616 — Rushing yards for Georgia Southern in its 69-31 waxing of Georgia State.   That’s more rushing yards than eight teams had all season entering Week 8, but still 152 yards behind Oklahoma’s 1988 FBS record in a game against Kansas State.  The Eagles averaged 10.1 yards on its 61 carries.

1,244 — Combined yards of total offense for Old Dominion (643) and Western Kentucky (601) in the latter’s 66-51 win.

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Gus Malzahn (L), Steve Spurrier (R)

1931 — Last year Georgia Tech had played in the state of Pennsylvania prior to Saturday’s game against Pittsburgh.  The matchup with the Panthers in Week 9 was also the Yellow Jackets’ first in the city of Pittsburgh since 1920.

1933 — Last year South Carolina beat Auburn in football.  That equates to an eight-game losing streak for the Gamecocks, including Saturday night’s loss to the Tigers.

2001 — Last year Trinity (Conn.) College lost a home football game prior to a 27-7 loss to Middlebury (Vt.) Saturday.  The loss snapped a 53-game home winning streak for the Div. III Bantams at Jessee/Miller Field.

2002 — Until 2014, the last year Colorado State won six consecutive games in a single season.

2004 — Prior to the 23-0 loss to Kansas State, the last year Texas was shutout in a game.  After losing to Oklahoma 12-0 Oct. 9 of that year, the Longhorns had scored in 132 straight games before the Week 9 whitewashing.

2010 — Stanford played in a game Saturday unranked for the first time since the opener four years ago.  The Cardinal had been in at least one of the major polls for a school-record 72 straight weeks.

2010 — Last time Utah played a game as a ranked team vs. another ranked team until Saturday’s No. 20 USC Trojans vs. No. 19 Utes matchup.

8,343 — Career passing yards for Bill Musgrave, which was an Oregon record until Marcus Mariota surpassed it in the win over Cal.  Mariota now has 8,625 in his Ducks career thanks to a 326-yard effort in the 59-41 win over Cal Friday night.  It wasn’t all statistical puppy dogs and rainbows for Super Mariota, though, as the junior threw his first interception of the season, breaking a streak of 235 straight attempts without a pick.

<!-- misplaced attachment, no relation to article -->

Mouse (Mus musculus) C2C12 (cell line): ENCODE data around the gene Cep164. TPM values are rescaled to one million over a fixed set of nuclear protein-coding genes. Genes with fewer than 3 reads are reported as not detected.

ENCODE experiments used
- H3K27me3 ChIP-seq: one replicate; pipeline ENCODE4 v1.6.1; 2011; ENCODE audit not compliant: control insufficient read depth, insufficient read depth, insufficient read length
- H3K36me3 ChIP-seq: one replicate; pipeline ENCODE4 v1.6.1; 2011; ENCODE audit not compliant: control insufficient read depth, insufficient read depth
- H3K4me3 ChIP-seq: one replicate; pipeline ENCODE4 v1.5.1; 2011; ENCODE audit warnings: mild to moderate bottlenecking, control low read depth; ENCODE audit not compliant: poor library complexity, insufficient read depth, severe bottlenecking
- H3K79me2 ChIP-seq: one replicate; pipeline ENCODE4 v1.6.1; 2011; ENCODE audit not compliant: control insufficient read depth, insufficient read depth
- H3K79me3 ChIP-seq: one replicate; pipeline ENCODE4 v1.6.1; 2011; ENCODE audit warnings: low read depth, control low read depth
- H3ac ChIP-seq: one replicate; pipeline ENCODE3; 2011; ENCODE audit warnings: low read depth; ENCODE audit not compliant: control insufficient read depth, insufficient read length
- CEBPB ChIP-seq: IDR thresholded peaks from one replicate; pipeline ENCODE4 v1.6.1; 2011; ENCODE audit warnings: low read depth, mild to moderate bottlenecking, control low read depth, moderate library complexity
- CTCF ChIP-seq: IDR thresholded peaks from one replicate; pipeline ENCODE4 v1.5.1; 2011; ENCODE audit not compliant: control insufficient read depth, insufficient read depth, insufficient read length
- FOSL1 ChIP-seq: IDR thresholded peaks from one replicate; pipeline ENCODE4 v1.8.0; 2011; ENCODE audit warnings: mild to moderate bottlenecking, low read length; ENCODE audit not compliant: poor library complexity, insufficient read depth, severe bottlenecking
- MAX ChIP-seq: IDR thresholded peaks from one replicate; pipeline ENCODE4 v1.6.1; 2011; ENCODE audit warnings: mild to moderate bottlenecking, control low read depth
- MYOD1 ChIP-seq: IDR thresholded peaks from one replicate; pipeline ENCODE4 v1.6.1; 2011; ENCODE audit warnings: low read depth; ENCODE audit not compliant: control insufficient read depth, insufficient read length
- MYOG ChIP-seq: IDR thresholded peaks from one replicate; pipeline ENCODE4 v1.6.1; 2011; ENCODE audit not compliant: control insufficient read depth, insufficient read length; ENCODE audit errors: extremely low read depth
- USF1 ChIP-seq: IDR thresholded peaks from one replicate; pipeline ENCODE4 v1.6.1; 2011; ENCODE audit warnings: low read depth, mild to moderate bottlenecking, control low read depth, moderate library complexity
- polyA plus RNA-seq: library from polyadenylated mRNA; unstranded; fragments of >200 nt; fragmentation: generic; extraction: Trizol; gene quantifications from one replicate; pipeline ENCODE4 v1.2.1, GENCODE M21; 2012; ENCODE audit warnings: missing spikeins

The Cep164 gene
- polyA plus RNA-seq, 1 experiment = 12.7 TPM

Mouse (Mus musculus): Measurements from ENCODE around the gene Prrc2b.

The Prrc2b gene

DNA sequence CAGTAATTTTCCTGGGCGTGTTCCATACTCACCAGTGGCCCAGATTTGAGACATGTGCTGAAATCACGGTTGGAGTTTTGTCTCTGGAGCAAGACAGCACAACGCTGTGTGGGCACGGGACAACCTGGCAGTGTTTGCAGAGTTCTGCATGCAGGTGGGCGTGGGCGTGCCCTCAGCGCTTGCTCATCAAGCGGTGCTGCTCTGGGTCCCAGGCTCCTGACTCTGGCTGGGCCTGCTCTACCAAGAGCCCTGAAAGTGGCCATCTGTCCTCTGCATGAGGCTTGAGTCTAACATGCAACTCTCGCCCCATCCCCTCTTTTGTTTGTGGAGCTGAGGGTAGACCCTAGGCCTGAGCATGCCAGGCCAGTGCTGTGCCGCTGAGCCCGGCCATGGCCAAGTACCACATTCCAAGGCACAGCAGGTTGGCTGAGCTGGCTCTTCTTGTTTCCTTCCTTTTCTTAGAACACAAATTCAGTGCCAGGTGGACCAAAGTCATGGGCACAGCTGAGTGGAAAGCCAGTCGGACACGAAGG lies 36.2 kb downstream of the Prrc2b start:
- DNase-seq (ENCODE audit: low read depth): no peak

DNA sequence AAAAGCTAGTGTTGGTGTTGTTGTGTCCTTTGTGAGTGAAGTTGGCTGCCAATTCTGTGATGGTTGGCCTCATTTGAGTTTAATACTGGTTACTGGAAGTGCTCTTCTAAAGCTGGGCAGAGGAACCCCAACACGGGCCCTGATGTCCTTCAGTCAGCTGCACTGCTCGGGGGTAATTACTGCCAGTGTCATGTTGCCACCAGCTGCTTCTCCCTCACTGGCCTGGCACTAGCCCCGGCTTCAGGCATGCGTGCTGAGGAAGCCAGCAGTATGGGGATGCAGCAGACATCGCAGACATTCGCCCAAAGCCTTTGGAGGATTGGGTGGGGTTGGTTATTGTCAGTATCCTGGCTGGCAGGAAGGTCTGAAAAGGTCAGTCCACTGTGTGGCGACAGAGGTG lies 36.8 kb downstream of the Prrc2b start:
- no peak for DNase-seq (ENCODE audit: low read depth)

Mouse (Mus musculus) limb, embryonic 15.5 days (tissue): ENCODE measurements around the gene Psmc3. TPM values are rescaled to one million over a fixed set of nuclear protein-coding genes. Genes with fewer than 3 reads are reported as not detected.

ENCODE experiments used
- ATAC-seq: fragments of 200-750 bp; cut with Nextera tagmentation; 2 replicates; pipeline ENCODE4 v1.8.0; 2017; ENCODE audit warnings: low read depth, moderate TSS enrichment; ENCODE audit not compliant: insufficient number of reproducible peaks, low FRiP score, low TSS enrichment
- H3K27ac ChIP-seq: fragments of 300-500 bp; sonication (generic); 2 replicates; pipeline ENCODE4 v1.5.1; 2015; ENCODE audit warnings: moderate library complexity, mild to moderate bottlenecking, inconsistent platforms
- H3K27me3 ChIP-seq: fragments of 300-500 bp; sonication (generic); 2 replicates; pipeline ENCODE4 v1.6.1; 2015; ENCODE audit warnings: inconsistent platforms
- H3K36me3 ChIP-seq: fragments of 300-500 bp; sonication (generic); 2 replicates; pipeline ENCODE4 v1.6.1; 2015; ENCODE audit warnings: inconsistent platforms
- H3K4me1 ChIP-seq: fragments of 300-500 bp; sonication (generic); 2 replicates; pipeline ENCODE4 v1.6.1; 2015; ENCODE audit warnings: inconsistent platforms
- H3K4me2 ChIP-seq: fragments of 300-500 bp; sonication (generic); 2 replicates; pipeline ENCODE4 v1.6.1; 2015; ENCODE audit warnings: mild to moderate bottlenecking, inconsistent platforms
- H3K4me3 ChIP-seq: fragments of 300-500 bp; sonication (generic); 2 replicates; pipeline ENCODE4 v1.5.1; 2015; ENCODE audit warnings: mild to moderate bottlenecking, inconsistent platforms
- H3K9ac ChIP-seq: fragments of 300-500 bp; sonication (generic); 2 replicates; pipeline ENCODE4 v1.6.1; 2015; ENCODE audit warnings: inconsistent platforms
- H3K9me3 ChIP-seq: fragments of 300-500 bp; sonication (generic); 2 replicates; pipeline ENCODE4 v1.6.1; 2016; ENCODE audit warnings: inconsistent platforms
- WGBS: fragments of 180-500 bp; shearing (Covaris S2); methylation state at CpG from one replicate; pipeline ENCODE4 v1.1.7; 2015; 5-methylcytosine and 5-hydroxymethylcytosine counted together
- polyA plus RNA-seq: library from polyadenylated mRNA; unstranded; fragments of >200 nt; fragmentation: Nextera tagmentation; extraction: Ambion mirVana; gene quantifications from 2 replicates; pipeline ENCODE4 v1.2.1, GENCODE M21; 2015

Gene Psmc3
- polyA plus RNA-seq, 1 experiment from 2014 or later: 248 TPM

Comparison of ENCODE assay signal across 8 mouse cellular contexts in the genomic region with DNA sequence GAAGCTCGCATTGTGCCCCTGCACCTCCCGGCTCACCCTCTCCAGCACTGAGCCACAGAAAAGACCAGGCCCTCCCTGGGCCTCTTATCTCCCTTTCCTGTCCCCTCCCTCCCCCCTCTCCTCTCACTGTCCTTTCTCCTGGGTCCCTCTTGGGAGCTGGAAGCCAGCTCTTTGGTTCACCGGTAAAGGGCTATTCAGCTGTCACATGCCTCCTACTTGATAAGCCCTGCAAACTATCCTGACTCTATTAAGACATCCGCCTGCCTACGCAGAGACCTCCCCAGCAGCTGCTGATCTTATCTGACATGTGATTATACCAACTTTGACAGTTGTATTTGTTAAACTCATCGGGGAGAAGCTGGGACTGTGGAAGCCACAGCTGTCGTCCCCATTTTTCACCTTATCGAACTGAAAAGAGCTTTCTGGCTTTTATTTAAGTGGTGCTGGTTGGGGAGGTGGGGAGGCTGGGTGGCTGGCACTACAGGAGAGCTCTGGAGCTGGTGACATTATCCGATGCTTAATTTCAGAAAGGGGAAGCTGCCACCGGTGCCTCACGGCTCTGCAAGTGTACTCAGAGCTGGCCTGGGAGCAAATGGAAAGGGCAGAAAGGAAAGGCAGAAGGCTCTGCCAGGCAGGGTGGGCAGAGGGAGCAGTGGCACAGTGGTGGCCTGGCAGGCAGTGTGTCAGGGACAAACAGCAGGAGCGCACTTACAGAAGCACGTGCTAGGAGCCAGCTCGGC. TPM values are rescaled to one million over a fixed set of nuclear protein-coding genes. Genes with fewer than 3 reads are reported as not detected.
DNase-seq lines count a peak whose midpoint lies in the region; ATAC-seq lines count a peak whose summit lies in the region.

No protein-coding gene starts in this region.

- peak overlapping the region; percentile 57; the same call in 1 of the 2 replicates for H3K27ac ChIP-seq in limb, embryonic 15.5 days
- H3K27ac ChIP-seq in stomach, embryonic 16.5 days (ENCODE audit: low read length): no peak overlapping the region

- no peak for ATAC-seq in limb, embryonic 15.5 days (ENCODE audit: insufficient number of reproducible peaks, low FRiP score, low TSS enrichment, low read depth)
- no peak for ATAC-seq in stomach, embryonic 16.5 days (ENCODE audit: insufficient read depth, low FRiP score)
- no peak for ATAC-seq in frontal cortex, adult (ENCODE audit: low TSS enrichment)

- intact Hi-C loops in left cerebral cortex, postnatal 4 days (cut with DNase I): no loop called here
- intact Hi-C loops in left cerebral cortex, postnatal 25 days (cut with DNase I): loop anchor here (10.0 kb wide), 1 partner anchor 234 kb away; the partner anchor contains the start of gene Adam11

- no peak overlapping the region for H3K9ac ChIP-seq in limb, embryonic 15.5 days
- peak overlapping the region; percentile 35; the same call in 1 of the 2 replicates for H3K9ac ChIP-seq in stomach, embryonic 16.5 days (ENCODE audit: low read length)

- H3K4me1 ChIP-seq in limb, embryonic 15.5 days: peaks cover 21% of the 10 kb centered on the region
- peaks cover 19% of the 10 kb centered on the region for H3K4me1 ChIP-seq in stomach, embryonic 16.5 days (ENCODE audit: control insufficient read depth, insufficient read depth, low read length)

(For the latest “The Fifth Quarter: Week 9 Rewind,” click HERE.)

Kenny Dillingham out as Auburn offensive coordinator, Chad Morris could be in

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Florida State’s hiring of Mike Norvell looks like it could lead to some major changes at Auburn.

First, multiple outlets reported Monday morning that Kenny Dillingham is leaving Auburn to reunite with Norvell in Tallahassee; Norvell “discovered” the 29-year-old Dillingham while at Arizona State and brought him along to Memphis, so the move is anything but a surprise.

Furthermore, though, Dillingham’s departure could lead to Chad Morris‘s hiring on the Plains. According to Auburn Undercover, the former Arkansas head coach is the leading candidate, and a deal could be done this week.

Morris and head Tiger Gus Malzahn go back years, to when Morris, then a high school head coach struggling to fill Art Briles‘s shoes at Stephenville High School, trekked to Arkansas to sit at the feet of Malzahn, then building his reputation as a guru in Northwest Arkansas. The two have maintained a relationship ever since, and now that relationship could turn professional.

If and when Morris is hired, it will come with two interesting dynamics.